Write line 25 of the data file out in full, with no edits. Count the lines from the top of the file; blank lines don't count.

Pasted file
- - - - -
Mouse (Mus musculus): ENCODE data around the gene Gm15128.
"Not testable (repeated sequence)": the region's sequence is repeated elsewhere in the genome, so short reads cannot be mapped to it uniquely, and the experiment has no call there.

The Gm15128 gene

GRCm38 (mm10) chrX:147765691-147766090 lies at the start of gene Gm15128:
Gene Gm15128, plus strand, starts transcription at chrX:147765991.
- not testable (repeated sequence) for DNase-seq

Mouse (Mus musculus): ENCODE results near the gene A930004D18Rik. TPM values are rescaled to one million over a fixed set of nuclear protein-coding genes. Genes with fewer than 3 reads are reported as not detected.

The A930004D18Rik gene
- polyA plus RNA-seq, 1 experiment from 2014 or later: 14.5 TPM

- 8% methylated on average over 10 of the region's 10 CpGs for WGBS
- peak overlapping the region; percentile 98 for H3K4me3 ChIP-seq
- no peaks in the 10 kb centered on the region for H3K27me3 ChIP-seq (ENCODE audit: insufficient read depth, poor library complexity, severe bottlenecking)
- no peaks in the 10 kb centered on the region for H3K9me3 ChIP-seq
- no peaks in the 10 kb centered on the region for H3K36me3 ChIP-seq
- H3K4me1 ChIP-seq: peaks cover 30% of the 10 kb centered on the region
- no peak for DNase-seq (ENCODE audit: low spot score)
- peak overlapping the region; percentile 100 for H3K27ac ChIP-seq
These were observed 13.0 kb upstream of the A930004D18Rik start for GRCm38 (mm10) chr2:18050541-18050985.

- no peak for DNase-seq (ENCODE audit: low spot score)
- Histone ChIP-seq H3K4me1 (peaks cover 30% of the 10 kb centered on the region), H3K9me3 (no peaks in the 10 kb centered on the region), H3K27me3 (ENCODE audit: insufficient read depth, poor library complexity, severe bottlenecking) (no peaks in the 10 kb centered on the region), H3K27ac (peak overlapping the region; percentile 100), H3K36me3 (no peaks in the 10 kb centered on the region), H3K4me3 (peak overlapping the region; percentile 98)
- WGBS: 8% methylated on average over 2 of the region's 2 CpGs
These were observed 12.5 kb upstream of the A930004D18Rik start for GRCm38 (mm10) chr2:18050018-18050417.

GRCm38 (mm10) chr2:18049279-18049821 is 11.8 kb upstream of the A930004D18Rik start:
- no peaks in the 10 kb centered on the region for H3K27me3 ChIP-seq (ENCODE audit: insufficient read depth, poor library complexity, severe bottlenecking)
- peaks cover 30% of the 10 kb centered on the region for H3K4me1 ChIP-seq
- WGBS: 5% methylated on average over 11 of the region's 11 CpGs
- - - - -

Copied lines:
- peaks cover 30% of the 10 kb centered on the region for H3K4me1 ChIP-seq